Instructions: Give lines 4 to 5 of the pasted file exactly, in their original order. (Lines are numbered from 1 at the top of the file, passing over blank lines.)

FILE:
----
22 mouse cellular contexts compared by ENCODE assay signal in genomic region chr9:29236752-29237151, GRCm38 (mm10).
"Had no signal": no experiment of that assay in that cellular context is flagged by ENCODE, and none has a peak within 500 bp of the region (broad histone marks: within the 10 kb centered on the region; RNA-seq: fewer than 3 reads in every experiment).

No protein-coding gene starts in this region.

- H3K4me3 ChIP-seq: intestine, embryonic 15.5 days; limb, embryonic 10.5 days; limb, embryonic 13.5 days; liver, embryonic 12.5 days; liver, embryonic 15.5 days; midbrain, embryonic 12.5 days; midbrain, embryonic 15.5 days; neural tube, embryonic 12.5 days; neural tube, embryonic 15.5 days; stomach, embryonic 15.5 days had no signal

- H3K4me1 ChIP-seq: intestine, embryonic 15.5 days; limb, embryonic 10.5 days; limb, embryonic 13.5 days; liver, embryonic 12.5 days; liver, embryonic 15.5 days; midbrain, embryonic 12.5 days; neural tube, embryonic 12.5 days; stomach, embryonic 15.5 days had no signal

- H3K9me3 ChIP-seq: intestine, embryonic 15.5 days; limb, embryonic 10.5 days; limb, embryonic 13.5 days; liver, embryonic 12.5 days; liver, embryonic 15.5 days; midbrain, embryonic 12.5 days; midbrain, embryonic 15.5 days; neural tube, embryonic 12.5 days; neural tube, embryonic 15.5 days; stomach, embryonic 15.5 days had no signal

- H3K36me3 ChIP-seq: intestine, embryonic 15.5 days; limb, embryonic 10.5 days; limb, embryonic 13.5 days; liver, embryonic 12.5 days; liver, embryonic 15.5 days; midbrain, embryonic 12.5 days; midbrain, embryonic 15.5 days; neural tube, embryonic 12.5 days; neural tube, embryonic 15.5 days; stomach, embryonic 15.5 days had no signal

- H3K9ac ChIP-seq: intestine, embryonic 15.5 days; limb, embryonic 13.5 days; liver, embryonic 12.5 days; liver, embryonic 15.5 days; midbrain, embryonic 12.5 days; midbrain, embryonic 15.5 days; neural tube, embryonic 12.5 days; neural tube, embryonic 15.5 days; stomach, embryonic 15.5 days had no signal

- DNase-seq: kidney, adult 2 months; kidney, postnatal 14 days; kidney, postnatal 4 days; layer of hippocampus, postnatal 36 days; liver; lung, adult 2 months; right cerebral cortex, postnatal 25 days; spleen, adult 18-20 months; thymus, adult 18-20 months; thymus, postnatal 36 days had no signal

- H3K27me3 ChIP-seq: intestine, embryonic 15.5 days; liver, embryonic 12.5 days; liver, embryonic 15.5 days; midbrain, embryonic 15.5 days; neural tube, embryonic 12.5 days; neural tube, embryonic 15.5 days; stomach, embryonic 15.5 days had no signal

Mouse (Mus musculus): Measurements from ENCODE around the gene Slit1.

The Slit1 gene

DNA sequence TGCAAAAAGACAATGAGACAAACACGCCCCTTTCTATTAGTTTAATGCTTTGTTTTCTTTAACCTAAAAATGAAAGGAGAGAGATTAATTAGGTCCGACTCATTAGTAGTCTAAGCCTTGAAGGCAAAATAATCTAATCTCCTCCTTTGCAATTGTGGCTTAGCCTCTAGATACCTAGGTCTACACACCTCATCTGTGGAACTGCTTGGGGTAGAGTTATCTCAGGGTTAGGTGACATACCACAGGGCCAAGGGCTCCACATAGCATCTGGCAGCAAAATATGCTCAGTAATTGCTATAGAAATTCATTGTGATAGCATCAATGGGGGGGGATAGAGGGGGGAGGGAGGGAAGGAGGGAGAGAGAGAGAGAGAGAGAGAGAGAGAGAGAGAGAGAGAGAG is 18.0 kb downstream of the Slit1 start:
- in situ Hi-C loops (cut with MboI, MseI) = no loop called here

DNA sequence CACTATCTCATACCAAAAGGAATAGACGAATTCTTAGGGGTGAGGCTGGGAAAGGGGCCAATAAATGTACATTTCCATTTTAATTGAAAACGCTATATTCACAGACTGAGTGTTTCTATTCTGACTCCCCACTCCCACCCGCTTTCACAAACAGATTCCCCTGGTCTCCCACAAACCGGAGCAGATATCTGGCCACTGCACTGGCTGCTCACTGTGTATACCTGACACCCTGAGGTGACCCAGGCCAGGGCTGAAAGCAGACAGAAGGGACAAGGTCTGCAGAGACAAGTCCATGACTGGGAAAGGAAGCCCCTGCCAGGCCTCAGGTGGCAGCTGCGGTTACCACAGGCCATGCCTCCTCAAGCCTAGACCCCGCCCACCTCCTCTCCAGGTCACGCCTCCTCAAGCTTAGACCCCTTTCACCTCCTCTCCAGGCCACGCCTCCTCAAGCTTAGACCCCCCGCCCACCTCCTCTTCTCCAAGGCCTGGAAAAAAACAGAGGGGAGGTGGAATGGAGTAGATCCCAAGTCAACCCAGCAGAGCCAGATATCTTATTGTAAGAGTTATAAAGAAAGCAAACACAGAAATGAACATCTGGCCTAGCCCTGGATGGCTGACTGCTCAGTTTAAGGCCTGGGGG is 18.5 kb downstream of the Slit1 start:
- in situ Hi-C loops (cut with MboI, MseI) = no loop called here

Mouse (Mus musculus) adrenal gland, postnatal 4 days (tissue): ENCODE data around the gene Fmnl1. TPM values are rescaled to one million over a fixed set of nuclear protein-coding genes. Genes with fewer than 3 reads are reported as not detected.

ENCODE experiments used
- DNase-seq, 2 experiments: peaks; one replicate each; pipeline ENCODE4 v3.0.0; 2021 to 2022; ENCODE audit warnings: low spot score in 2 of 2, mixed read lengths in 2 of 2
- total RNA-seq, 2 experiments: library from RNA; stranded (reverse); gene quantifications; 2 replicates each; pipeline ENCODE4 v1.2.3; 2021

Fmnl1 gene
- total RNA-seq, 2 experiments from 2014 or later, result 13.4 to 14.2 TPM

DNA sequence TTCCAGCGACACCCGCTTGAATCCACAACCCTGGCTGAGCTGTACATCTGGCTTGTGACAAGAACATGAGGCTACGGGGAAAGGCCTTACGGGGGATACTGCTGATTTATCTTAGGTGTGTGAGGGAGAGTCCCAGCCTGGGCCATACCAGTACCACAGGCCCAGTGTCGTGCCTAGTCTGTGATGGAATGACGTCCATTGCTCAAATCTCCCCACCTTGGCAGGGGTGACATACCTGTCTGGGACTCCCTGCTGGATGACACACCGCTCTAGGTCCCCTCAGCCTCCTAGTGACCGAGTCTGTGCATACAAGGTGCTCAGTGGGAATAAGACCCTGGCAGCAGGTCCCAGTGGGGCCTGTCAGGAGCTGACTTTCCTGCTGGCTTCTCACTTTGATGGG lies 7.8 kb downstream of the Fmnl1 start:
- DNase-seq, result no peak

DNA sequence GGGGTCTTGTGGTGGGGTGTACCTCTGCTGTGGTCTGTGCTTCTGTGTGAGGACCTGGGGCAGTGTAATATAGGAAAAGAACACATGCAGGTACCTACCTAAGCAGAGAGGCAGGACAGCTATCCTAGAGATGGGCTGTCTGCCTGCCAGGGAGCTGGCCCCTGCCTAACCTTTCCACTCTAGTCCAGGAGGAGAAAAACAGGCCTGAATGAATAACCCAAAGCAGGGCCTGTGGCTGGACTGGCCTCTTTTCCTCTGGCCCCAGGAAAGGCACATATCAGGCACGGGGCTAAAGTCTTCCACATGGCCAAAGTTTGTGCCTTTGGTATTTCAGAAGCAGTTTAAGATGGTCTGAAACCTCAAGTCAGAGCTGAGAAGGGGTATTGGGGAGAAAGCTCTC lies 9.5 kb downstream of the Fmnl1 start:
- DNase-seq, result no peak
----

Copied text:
- H3K4me3 ChIP-seq: intestine, embryonic 15.5 days; limb, embryonic 10.5 days; limb, embryonic 13.5 days; liver, embryonic 12.5 days; liver, embryonic 15.5 days; midbrain, embryonic 12.5 days; midbrain, embryonic 15.5 days; neural tube, embryonic 12.5 days; neural tube, embryonic 15.5 days; stomach, embryonic 15.5 days had no signal

- H3K4me1 ChIP-seq: intestine, embryonic 15.5 days; limb, embryonic 10.5 days; limb, embryonic 13.5 days; liver, embryonic 12.5 days; liver, embryonic 15.5 days; midbrain, embryonic 12.5 days; neural tube, embryonic 12.5 days; stomach, embryonic 15.5 days had no signal